Trends in technology for development unveiled at conference

Recently, representatives from development organizations, government agencies, private technology companies and the media gathered to share and learn at the 5th Annual Information and Communications Technologies for Development (ICT4D) Conference held by Catholic Relief Services in Accra, Ghana. The conference — which was co-sponsored by FHI 360 through the Fostering Agriculture Competitiveness Employing Information Communication Technologies (FACET) project, funded by the U.S. Agency for International Development (USAID) — focused on “Mobile Services that Empower Vulnerable Communities.” While mobile services have been used for a while in the development world, the meeting showcased some exciting new ideas and provided those in attendance with the opportunity to learn about what other organizations are doing and where ICT4D is headed. Below are some of the noteworthy presentations.

Knowledge+ App: Agricultural information through mobile phones

The Knowledge+ App, a new agricultural information application scheduled for release this summer from the Ghanaian firm Esoko, will enable farmers and extension workers to receive agricultural tips and watch extension videos over their mobile phones. Until recently, development organizations had to send staff and computers to communities to share multimedia content. Now, they can share content directly, greatly increasing reach and lowering costs. The Knowledge+ App takes advantage of the proliferation of smartphones and better mobile access to target rural populations.

CommCare Exchange: Mobile app and data collection sharing

Dimagi has created a collaborative and open-licensed app store, CommCare Exchange, which will allow organizations to freely share mobile apps and data collection forms from a range of sectors, including health, education and agriculture. This represents one of the first open-licensed app stores to primarily target development practitioners and their work. The app has the potential to lower barriers to using mobile phones for monitoring and evaluation activities. Although still not appropriate in all cases, mobile data collection significantly reduces costs and the time needed to collect and analyze data. Data can now be collected in the field and accessed by colleagues in another country almost instantly. As using mobile data collection tools becomes easier, it will lead to more accessible data and more acute decision making based on that data.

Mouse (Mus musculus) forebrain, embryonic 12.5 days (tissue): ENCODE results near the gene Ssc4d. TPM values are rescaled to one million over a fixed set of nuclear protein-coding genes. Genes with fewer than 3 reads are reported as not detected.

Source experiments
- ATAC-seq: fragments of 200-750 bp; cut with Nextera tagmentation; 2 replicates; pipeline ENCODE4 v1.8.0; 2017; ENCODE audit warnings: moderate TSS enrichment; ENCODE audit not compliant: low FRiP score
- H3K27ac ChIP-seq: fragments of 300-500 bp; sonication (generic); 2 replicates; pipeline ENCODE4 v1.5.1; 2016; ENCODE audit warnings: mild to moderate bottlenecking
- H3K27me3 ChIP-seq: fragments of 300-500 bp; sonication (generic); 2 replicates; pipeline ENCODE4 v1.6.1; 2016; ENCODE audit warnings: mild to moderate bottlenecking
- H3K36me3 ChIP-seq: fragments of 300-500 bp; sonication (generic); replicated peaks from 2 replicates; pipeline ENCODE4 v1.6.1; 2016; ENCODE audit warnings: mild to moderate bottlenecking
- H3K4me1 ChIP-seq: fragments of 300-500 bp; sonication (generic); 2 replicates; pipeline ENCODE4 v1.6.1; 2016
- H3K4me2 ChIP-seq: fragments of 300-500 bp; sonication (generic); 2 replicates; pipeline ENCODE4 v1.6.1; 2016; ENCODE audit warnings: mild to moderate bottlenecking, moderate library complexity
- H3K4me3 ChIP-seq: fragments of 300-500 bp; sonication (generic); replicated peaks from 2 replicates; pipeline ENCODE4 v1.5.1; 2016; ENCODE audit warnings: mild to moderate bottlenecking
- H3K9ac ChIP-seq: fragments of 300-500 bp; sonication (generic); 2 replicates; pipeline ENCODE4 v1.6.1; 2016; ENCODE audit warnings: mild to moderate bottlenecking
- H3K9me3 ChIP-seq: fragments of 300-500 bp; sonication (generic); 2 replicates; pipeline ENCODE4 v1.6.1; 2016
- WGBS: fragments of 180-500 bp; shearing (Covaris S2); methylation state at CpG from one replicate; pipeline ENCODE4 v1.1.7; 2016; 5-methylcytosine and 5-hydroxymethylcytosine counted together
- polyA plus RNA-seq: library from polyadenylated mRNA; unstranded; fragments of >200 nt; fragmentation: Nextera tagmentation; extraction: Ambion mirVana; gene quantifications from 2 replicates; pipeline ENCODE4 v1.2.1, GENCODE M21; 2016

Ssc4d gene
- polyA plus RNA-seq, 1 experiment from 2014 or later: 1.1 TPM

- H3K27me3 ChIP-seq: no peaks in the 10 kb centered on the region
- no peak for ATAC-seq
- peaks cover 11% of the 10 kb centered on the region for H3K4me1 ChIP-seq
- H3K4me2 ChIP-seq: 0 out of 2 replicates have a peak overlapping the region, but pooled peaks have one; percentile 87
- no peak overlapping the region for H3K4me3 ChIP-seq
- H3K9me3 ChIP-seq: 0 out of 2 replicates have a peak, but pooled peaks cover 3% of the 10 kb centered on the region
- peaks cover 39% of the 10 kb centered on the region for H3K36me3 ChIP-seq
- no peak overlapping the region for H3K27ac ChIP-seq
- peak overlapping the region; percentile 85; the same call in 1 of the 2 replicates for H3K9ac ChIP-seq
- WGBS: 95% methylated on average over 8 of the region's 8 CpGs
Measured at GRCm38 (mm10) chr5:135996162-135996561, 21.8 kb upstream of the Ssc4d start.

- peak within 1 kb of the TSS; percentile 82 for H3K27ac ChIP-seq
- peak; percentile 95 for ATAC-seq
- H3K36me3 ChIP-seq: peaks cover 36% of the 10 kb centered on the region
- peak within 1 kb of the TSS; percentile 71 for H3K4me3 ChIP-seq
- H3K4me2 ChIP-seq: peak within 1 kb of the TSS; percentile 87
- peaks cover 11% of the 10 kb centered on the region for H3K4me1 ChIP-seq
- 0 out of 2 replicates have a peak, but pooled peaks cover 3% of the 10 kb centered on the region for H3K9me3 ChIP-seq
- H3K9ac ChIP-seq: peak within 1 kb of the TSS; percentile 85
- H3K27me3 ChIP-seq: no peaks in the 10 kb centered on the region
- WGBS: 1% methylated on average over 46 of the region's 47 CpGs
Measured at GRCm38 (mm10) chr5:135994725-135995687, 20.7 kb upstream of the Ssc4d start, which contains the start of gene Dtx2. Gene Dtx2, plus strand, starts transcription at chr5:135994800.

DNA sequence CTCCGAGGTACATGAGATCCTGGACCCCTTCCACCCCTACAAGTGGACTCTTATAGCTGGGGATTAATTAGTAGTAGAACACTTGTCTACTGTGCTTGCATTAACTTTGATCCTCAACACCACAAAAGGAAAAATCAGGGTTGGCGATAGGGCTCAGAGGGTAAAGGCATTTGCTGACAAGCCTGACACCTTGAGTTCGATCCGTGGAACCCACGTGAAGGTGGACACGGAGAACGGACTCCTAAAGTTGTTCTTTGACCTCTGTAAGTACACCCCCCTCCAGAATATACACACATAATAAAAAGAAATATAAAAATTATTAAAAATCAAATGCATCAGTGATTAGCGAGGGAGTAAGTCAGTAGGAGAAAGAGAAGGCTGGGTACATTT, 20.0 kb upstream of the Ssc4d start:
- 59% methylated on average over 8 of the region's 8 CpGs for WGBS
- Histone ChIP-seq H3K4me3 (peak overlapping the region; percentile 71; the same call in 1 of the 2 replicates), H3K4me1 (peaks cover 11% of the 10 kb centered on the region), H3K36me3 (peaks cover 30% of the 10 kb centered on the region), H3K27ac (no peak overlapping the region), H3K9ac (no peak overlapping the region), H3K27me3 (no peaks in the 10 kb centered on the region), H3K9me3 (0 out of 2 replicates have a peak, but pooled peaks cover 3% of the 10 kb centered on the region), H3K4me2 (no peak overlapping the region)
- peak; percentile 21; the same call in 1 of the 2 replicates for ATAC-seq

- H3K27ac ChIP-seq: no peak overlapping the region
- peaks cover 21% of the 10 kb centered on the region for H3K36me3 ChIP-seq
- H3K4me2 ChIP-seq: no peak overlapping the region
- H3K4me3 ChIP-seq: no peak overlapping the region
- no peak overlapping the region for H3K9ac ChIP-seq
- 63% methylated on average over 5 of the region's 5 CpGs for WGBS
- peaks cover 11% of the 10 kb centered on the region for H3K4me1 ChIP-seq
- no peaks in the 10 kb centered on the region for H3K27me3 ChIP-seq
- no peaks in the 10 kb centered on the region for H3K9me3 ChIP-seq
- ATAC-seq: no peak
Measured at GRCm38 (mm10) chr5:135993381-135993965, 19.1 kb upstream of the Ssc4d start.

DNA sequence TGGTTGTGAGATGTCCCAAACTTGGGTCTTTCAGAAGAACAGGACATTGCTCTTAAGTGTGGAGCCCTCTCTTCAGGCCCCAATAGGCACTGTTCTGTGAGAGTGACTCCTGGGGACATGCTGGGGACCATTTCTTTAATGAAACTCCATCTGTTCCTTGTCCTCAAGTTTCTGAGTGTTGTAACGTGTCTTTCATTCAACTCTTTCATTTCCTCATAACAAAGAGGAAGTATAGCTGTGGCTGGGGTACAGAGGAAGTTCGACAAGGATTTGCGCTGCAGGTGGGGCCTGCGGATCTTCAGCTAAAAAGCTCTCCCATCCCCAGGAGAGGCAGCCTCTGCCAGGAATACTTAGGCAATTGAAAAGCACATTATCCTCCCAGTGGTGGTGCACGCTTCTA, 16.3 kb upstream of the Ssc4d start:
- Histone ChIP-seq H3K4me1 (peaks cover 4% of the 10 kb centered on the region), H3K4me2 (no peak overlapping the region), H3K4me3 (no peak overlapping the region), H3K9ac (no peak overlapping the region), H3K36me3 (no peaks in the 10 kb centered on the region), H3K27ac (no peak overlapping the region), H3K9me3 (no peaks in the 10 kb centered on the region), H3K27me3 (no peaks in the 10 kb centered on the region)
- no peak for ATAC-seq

Virtual Training Institute: Video production and dissemination

Digital Green introduced their Virtual Training Institute that will include training videos from master trainers on video production and dissemination techniques. These videos will be a welcome addition to tools already available for low-cost outreach and training. Videos will complement manuals, such as Integrating Low-cost Video into Agricultural Development Projects: A Toolkit for Practitioners from USAID and FHI 360. The Virtual Training Institute presentation was particularly interesting, because FHI 360 led two classes at the conference on low-cost filmmaking and community empowerment.

These three technology developments point to an undeniable trend: increased bandwidth and greater access to mobile phones will continue to have a significant impact on how information is shared with remote communities and how development work is conducted. As technology becomes more accessible in developing countries, collaboration among practitioners in the field of ICT4D will unlock the potential for more efficient and empowering programs.

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